In clinical trials, randomization and trial supply management (RTSM) solutions help randomize the participant allocation and ensure the study design is balanced and trial supplies are available when and where they are needed. A key piece of those efforts is the use of interactive response technology (IRT) software.
Traditional RTSM study build processes follow a sequential, waterfall approach that can be time-consuming. Business analysts work with vendors to write study requirements and specifications, followed by a build phase to implement those requirements. A final validation phase verifies the requirements.
Vendors have attempted to streamline these processes using web-based configurations that allow companies to quickly set up trials. Some of these tools allow studies to be set up without custom coding, eliminating the extensive development time needed to write new software for every individual study. However, creating lengthy specification documents prior to the study build can create inefficiencies, generate unnecessary customizations and lead to significant re-engineering of the study after the testing phase.
Current approaches to IRT based on traditional methodologies can introduce extra costs, time and errors into the study build process. A new, more agile approach that involves customers earlier in the development cycle can result in improved quality, faster deployments and lower overall costs. This agile approach, which is based on existing agile software development methodologies and principles, can reduce the back-and-forth that occurs during the user acceptance testing (UAT) and quality control (QC) phases.
The agile model promotes adaptive planning, evolving development and the use of functional software in vendor/client interactions rather than the development of specification documents prior to the study build. The client can evaluate this software demonstration and provide immediate feedback that can then be used to rebuild the study. And while there may be some cost associated with that rebuild effort, the cost is relatively low—low enough that the specifications don't have to be perfect in advance of the study build. Once the build process is complete, the final specifications can be constructed to align with the as-built study exactly, which results in a faster sign-off and approval process.
The agile approach not only improves the efficiency of the process, but ultimately results in a higher-quality study. By streamlining the process and getting clients involved earlier, the following benefits can be realized:
1. High Efficiency and Quality
While an agile IRT approach does make the build process faster, speed is not necessarily the primary driver. The real benefit to an agile approach is that it improves the efficiency of the entire process: The time spent building the study is much more productive, and there is less waiting between process steps. It also improves the quality of the finished product because the team can focus on problem-solving rather than the development of intricate specifications.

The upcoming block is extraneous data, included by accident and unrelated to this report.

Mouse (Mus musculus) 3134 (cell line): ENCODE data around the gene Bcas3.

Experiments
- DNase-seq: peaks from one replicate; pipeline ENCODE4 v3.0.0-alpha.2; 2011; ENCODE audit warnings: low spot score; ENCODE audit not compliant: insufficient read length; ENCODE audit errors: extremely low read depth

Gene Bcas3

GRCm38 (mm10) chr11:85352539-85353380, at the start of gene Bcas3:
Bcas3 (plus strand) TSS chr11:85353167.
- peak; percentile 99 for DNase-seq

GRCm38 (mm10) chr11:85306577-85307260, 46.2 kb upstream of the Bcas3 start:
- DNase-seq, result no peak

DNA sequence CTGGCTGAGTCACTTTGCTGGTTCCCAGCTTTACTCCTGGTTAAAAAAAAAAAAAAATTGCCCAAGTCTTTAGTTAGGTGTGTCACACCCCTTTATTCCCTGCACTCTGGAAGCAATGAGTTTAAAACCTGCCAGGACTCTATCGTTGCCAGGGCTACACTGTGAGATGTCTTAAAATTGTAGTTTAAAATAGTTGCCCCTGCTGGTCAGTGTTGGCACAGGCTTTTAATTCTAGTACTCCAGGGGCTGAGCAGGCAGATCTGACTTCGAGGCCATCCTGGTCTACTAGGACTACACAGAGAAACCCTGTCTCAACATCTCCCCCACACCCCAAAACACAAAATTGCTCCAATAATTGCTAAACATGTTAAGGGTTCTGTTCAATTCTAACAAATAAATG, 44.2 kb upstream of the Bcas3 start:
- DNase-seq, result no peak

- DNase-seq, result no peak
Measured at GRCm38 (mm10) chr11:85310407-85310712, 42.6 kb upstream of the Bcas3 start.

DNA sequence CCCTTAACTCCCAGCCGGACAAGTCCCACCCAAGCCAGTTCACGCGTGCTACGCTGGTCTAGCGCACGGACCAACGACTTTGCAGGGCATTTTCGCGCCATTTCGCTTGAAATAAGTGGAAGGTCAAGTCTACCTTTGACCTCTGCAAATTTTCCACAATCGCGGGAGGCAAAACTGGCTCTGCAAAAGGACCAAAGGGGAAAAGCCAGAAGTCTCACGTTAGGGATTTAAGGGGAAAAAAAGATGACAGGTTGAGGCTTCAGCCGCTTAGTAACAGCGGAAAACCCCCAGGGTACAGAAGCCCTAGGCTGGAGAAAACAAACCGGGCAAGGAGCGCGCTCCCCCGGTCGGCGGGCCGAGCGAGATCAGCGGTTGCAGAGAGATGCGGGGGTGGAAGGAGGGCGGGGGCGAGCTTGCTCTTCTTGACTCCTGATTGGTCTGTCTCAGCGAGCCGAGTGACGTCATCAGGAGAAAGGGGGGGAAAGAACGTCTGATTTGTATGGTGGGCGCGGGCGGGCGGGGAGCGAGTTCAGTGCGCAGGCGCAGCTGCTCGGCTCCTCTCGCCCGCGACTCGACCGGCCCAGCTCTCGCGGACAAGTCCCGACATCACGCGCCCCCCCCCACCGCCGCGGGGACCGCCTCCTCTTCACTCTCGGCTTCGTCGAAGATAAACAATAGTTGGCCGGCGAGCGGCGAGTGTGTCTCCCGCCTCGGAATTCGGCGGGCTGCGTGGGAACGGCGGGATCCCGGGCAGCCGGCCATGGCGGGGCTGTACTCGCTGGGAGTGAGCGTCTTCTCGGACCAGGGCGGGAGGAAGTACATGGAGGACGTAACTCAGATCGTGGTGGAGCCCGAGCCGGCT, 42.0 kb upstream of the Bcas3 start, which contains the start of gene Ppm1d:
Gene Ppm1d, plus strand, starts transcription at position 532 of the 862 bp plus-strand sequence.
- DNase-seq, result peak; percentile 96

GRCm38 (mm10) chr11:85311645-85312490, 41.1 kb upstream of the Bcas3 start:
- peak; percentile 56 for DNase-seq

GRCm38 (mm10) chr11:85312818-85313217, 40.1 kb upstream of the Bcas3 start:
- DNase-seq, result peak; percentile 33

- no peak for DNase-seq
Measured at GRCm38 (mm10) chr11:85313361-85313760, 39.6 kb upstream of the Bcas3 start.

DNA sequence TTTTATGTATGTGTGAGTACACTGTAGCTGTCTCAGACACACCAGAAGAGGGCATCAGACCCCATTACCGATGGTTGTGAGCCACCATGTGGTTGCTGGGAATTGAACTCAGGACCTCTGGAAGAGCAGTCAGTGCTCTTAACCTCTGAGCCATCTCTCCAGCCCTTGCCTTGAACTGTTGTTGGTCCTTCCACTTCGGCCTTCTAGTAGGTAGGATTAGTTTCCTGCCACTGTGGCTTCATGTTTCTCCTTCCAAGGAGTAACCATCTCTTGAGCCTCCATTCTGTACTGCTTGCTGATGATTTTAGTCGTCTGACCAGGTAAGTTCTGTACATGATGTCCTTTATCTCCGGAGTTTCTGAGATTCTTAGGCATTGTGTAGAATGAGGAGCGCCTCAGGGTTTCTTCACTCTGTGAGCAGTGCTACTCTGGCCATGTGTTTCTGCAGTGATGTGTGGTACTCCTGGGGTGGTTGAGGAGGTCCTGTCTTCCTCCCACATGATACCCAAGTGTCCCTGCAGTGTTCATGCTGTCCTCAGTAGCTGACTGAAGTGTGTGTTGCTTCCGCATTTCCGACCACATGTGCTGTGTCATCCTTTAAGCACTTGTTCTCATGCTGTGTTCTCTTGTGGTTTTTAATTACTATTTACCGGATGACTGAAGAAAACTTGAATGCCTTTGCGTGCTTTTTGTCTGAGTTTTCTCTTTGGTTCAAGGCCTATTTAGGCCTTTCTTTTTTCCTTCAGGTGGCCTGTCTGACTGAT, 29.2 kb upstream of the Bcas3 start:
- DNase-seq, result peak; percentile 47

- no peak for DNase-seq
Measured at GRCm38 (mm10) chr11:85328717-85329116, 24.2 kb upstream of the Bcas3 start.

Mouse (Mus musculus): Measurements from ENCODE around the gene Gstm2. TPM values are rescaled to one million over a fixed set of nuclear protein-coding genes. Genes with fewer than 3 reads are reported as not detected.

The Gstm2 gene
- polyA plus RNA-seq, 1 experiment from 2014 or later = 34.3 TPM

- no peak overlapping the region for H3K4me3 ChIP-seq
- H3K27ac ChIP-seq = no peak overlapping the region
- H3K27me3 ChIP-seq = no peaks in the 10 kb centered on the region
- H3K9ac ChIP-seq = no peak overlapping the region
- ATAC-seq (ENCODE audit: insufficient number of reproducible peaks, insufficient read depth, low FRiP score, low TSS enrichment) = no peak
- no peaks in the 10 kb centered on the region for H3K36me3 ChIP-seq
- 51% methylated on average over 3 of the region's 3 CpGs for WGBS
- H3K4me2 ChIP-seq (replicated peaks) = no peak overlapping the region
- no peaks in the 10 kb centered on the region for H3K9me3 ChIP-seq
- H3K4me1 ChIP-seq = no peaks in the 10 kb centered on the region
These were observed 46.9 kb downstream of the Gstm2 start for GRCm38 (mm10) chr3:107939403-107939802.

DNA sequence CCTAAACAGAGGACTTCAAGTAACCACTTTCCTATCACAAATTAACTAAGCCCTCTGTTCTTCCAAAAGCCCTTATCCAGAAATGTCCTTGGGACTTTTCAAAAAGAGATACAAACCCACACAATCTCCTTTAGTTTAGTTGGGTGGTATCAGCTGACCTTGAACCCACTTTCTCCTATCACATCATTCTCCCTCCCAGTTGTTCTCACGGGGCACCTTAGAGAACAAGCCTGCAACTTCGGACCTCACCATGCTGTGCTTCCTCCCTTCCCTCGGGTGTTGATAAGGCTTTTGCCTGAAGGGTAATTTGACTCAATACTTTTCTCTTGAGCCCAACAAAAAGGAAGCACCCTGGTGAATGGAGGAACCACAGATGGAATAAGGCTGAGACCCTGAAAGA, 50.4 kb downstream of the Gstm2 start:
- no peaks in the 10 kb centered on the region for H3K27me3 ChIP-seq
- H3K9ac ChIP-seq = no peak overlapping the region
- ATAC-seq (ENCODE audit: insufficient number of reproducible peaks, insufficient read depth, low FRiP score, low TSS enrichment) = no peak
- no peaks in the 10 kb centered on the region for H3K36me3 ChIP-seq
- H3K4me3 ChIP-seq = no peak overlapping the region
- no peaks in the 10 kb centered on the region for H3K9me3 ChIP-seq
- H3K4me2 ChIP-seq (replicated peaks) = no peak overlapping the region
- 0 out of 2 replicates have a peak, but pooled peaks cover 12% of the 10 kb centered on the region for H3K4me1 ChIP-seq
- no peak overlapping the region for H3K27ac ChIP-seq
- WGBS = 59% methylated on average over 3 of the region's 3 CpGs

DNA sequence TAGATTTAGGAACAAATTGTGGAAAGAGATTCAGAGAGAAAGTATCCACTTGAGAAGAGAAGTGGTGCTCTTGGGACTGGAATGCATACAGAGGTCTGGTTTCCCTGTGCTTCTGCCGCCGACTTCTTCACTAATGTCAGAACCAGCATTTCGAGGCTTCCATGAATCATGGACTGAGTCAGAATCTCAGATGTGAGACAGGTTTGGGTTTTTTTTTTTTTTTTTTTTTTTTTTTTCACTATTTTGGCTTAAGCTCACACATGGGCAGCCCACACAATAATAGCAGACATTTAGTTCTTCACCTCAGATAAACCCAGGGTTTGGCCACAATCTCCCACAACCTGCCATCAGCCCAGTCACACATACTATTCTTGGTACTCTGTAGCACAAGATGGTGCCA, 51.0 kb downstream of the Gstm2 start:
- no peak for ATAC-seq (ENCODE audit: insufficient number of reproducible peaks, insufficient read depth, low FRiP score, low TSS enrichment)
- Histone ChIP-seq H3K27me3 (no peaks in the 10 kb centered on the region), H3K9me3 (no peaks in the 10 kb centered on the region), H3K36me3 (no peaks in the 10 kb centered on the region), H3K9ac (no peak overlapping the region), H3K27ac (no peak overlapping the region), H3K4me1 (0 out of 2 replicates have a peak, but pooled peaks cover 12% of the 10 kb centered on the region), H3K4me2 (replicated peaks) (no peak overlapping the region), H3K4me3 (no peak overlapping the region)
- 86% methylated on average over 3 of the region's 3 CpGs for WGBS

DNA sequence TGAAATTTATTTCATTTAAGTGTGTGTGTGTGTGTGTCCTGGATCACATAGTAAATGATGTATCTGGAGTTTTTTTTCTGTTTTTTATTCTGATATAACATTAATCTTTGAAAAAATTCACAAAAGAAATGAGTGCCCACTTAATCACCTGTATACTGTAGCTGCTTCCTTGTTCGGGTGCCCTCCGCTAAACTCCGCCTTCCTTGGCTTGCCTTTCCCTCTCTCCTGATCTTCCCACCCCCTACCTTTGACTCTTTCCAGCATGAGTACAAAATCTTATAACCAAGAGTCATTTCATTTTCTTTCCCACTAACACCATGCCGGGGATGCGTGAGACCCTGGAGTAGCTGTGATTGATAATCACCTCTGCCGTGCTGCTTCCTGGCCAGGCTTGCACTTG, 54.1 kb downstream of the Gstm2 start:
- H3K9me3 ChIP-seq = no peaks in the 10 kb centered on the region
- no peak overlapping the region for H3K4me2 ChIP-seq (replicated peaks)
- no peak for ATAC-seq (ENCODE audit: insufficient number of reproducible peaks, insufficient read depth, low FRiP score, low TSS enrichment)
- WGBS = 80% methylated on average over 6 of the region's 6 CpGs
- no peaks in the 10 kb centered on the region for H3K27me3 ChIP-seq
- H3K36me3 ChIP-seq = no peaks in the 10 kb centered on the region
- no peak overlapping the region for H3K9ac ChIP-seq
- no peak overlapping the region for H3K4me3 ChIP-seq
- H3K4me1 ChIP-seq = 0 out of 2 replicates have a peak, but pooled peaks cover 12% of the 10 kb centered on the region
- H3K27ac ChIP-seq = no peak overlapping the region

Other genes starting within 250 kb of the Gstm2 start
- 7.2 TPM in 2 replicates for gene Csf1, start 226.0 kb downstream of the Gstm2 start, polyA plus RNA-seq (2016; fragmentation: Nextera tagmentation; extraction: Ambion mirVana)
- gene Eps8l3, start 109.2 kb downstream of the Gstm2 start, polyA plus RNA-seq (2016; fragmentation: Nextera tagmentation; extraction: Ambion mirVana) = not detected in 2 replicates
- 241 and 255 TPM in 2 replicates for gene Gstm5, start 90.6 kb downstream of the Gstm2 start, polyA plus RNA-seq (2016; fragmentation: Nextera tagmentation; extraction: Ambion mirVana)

2. Earlier Problem Resolution
With the software right in front of them, the study team can immediately spot mistakes or identify incorrect assumptions they made early on in the process about the structure of the system. They can also avoid overlooking flaws in the study that might otherwise be missed in UAT.
3. Faster Project Completion
The study can be configured much more quickly, which can significantly reduce study build time. While a standard study traditionally takes six to eight weeks to build (that can stretch out to 12 weeks for a more complex study), an agile approach can often be completed in much less time, from kick-off to first patient averaging five and a half weeks.
4. Reduced Customization
Clients also have an opportunity to see that the core configurable IRT system can often meet most of their needs without a high level of customization—something that isn't necessarily clear when they work on lengthy specification documents. By seeing how the system can work early in the process, they can visualize how the solution can meet their needs, even if it does so in a way that had not occurred to them before. A reduction in customization not only translates to a quicker and lower-cost build, but it can also reduce the complexity of building and maintaining the IRT study throughout its lifetime, and therefore lower risk of error.
5. Fewer UAT Findings
The collaboration enabled by agile IRT should result in a UAT phase with fewer findings and less redevelopment. This further streamlines the process because clients don't have to dedicate resources to testing for lengthy periods of time.
6. Reduced Time Investment
The client spends less time working on the study build process. While an agile approach requires a greater level of collaboration and availability on the part of the client, it ultimately reduces their investment in time and resources by reducing the effort required for multiple rounds of specification development and multiple UAT cycles. A higher-quality study also reduces the maintenance effort required to run the study.
IRT software has helped streamline and simplify the RTSM process, but the reliance on developing lengthy specifications documents prior to the study build adds time and cost that can be avoided by improving collaboration between researchers and the study build team. Agile IRT can reduce the cost and time required for the study build process while also leading to a higher-quality study with fewer UAT findings. This approach makes it more likely that the study will meet the study team's requirements, with a lower investment in time and resources.